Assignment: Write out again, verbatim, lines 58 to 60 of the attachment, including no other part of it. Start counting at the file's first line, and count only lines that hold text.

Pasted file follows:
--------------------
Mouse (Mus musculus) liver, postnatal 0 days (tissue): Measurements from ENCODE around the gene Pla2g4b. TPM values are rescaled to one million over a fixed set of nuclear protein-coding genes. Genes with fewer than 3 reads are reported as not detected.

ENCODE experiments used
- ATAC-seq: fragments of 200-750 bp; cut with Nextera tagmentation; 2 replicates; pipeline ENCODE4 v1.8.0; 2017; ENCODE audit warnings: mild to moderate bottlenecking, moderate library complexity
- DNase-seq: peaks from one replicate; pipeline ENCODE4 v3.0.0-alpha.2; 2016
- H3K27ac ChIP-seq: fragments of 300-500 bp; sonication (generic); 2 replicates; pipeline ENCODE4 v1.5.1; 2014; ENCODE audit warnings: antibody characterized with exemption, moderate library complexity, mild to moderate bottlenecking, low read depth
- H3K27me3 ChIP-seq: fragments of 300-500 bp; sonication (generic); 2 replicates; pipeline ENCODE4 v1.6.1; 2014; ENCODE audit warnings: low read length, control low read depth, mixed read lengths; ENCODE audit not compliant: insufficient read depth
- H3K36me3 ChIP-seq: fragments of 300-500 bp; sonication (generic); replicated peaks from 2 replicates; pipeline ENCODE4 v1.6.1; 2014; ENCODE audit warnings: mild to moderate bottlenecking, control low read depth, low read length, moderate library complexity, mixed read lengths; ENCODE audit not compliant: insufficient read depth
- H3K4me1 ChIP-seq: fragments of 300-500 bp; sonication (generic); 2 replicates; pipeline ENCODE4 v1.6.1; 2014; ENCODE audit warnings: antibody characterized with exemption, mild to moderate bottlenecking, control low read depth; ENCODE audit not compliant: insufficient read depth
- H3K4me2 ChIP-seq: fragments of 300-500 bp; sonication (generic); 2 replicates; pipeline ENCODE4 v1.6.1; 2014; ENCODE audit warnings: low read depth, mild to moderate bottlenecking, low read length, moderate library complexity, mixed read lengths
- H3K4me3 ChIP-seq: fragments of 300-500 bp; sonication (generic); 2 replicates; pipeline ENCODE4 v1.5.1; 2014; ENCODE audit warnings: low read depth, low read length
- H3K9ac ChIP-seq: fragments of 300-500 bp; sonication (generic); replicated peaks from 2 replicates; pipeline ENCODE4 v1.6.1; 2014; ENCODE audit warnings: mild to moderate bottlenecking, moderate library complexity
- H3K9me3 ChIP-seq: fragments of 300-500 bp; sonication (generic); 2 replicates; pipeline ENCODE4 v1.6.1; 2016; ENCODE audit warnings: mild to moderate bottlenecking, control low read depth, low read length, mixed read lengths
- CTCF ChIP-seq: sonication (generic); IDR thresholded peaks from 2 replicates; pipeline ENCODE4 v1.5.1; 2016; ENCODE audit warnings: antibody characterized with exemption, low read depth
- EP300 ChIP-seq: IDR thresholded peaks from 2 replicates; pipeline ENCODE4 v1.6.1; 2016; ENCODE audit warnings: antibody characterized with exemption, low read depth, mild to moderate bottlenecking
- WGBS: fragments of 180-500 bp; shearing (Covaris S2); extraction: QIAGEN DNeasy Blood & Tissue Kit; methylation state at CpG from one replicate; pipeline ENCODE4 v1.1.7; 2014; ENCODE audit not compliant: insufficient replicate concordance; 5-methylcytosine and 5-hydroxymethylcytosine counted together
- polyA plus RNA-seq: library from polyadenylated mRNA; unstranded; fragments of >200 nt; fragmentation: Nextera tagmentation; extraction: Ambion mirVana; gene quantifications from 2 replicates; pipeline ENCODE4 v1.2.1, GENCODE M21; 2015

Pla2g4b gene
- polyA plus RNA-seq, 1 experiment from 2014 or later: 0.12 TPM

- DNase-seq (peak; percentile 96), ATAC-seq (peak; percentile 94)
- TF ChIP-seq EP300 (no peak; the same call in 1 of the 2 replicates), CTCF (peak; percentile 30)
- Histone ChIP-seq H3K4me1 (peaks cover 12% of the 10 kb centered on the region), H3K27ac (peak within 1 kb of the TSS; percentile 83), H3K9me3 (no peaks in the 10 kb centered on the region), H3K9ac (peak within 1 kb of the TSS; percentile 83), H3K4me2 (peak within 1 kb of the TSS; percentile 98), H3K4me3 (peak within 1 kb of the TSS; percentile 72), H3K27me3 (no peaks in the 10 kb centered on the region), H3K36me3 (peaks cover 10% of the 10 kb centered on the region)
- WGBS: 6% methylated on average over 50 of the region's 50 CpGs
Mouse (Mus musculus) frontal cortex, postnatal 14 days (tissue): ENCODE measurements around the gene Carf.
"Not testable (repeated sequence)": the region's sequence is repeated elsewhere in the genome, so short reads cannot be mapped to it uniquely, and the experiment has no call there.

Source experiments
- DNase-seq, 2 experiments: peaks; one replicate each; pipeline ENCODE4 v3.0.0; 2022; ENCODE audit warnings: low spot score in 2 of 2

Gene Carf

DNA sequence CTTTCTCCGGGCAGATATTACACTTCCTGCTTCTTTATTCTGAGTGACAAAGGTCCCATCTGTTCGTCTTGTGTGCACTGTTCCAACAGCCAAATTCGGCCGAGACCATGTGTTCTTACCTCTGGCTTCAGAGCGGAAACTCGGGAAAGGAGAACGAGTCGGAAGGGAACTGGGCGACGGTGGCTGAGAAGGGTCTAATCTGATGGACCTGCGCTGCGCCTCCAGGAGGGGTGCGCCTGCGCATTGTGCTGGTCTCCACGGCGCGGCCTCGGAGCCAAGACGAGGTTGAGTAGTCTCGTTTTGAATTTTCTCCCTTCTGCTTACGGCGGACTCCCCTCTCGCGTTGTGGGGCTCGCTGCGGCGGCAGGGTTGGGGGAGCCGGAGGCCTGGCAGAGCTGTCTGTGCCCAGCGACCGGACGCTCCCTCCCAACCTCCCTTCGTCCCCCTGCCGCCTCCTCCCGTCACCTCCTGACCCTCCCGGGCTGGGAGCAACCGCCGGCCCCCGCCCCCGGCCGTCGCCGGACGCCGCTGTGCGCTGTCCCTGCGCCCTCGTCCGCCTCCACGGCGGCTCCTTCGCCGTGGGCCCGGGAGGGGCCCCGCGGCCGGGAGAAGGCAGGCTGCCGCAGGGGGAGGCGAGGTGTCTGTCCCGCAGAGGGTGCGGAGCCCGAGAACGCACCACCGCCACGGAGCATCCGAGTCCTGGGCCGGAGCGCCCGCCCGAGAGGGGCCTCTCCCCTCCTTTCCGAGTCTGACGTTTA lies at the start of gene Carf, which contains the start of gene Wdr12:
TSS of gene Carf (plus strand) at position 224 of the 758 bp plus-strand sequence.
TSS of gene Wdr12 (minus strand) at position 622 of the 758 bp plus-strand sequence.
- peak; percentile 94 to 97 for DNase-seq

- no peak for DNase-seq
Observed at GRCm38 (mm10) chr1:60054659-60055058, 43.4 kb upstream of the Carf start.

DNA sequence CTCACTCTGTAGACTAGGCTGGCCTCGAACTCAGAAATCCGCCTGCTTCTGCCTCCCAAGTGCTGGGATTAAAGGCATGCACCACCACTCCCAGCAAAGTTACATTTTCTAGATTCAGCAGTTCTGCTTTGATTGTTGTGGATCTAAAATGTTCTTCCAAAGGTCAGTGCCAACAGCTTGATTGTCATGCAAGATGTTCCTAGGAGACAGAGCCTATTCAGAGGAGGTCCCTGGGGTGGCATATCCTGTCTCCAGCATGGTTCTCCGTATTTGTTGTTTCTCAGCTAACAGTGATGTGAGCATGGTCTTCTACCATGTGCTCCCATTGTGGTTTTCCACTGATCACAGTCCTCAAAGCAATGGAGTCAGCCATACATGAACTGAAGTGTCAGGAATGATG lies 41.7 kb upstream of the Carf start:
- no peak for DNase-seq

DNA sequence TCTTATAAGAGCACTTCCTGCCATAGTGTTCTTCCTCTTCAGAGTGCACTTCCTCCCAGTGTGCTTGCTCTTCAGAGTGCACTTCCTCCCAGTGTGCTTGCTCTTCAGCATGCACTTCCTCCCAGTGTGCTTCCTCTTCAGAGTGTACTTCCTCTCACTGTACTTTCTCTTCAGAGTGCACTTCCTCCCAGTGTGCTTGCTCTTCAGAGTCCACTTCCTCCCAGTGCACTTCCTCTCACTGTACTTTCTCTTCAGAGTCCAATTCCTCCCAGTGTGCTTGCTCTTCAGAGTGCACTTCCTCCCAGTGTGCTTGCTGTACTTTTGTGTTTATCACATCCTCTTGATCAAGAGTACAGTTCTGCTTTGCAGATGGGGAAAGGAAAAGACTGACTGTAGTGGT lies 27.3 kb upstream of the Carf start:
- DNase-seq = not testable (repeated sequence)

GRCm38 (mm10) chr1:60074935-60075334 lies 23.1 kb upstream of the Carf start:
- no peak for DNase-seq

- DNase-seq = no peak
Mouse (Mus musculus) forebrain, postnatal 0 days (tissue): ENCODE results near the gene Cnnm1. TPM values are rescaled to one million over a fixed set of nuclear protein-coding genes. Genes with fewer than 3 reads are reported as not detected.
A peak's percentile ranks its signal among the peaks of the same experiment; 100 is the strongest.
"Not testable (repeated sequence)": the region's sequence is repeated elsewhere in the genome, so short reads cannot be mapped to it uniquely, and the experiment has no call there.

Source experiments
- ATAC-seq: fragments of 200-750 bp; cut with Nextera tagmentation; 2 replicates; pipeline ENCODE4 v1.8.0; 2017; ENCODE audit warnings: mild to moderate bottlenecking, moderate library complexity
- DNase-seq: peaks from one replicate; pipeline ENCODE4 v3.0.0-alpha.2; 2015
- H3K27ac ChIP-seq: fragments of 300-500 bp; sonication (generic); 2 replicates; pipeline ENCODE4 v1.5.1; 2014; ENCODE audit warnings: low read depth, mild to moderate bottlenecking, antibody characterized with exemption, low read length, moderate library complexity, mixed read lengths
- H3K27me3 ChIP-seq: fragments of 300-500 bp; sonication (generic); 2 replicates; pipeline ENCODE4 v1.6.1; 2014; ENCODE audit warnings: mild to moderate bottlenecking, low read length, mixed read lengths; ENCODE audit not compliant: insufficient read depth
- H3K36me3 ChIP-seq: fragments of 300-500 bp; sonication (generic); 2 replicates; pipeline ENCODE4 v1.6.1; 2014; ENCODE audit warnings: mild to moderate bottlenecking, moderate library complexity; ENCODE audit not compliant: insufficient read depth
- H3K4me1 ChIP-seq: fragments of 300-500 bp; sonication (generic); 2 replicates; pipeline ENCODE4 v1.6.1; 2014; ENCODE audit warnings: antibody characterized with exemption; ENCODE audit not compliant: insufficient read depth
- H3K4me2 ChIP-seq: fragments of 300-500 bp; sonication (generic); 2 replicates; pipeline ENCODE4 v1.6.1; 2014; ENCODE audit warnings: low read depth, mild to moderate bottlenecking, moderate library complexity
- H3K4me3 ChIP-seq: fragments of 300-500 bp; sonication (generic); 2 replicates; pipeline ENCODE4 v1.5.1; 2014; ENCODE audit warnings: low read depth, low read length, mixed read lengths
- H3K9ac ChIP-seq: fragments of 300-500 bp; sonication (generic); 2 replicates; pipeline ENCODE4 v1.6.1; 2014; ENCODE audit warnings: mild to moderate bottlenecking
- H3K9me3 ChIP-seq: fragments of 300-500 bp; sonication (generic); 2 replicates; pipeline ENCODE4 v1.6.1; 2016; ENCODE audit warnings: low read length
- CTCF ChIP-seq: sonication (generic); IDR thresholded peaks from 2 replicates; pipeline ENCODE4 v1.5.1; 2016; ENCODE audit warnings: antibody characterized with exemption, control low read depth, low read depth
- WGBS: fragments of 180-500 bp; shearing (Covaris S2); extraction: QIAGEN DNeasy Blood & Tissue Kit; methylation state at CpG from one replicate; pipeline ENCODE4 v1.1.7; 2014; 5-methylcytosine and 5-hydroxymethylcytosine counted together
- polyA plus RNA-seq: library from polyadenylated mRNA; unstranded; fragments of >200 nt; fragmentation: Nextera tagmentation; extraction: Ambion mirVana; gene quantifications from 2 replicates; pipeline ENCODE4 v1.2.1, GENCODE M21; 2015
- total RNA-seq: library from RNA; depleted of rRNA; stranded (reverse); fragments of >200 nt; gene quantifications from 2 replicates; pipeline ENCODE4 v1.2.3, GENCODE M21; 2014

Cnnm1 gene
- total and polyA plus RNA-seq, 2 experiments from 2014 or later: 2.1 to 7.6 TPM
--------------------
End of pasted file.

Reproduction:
- total RNA-seq: library from RNA; depleted of rRNA; stranded (reverse); fragments of >200 nt; gene quantifications from 2 replicates; pipeline ENCODE4 v1.2.3, GENCODE M21; 2014

Cnnm1 gene
- total and polyA plus RNA-seq, 2 experiments from 2014 or later: 2.1 to 7.6 TPM